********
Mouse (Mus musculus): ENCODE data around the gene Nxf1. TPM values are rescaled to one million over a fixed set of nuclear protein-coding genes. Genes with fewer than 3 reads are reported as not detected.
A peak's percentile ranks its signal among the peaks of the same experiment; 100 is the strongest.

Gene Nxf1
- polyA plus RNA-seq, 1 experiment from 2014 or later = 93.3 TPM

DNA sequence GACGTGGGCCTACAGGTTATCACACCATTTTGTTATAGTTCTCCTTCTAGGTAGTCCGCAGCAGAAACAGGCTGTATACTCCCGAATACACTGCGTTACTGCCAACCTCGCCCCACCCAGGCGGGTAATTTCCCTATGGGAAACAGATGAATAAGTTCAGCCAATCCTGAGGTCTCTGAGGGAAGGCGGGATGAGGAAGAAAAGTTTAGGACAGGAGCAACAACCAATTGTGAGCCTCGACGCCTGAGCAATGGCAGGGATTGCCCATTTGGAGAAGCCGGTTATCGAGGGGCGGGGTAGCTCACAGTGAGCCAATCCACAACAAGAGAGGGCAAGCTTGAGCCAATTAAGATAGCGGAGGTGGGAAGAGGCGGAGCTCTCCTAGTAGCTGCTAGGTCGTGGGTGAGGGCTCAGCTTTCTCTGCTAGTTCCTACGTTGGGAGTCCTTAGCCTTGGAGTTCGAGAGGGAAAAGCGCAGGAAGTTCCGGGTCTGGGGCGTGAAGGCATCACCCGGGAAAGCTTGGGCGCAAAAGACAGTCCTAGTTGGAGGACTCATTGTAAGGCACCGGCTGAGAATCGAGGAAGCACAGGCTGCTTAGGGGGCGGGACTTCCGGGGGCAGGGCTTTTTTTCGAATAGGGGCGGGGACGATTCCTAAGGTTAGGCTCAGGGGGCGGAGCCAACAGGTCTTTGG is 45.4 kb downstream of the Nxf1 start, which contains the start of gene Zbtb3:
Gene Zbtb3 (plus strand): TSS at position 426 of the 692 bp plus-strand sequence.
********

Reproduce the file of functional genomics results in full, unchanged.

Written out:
Mouse (Mus musculus): ENCODE data around the gene Nxf1. TPM values are rescaled to one million over a fixed set of nuclear protein-coding genes. Genes with fewer than 3 reads are reported as not detected.
A peak's percentile ranks its signal among the peaks of the same experiment; 100 is the strongest.

Gene Nxf1
- polyA plus RNA-seq, 1 experiment from 2014 or later = 93.3 TPM

DNA sequence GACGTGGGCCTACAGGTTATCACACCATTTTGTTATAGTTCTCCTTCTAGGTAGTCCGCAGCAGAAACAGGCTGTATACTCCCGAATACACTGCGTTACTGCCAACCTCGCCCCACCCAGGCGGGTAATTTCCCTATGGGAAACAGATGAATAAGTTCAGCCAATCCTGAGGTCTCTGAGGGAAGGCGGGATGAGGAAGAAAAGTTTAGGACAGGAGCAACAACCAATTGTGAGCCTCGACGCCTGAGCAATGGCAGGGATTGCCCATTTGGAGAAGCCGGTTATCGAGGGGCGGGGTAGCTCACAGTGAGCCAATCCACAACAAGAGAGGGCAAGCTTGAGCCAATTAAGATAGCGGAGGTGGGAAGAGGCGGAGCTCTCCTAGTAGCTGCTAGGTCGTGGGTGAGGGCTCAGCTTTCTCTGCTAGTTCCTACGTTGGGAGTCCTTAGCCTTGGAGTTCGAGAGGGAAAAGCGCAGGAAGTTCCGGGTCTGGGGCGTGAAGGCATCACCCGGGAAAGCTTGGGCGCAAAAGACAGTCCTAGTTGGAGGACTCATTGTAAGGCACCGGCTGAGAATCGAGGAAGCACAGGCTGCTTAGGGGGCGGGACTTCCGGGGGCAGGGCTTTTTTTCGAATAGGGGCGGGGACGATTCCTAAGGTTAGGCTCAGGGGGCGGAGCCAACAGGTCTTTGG is 45.4 kb downstream of the Nxf1 start, which contains the start of gene Zbtb3:
Gene Zbtb3 (plus strand): TSS at position 426 of the 692 bp plus-strand sequence.